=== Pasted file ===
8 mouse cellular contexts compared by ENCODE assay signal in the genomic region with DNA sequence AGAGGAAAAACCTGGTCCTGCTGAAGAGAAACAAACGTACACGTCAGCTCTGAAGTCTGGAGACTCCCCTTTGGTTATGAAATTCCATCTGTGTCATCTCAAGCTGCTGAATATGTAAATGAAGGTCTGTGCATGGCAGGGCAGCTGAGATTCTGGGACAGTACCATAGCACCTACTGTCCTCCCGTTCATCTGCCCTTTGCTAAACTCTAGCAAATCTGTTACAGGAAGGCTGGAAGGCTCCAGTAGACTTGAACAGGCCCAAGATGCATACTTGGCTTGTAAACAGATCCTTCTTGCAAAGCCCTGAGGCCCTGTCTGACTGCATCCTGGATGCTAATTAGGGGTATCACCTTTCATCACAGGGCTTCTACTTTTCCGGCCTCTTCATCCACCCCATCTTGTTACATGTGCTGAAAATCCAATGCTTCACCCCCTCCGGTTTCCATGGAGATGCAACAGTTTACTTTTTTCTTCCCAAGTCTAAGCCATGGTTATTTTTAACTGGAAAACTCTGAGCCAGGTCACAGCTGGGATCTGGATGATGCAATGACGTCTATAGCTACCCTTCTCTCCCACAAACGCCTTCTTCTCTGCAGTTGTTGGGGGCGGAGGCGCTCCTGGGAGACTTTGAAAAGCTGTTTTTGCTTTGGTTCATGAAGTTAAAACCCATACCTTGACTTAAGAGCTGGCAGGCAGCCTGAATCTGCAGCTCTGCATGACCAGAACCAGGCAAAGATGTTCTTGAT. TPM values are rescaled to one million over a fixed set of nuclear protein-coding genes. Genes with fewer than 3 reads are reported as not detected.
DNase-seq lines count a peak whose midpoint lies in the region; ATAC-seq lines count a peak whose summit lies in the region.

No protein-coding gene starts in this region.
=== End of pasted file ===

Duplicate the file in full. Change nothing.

8 mouse cellular contexts compared by ENCODE assay signal in the genomic region with DNA sequence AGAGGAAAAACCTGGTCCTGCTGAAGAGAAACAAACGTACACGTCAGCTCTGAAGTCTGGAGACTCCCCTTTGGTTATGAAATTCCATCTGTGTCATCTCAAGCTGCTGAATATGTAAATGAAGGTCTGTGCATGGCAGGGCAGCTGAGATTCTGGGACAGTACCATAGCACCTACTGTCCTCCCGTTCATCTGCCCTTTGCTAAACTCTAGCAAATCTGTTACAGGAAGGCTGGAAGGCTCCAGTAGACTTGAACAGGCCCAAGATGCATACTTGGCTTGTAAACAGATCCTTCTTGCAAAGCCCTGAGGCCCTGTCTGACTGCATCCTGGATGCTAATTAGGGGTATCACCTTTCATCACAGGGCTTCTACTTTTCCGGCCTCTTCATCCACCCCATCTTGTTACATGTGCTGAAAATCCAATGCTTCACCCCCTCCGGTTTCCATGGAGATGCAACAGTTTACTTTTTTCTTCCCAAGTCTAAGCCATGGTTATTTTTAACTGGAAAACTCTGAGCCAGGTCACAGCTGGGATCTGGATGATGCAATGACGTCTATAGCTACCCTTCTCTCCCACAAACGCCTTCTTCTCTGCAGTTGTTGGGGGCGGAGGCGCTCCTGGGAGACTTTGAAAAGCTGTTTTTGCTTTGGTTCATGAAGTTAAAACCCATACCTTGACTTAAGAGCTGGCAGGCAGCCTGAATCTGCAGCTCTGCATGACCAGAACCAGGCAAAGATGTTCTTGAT. TPM values are rescaled to one million over a fixed set of nuclear protein-coding genes. Genes with fewer than 3 reads are reported as not detected.
DNase-seq lines count a peak whose midpoint lies in the region; ATAC-seq lines count a peak whose summit lies in the region.

No protein-coding gene starts in this region.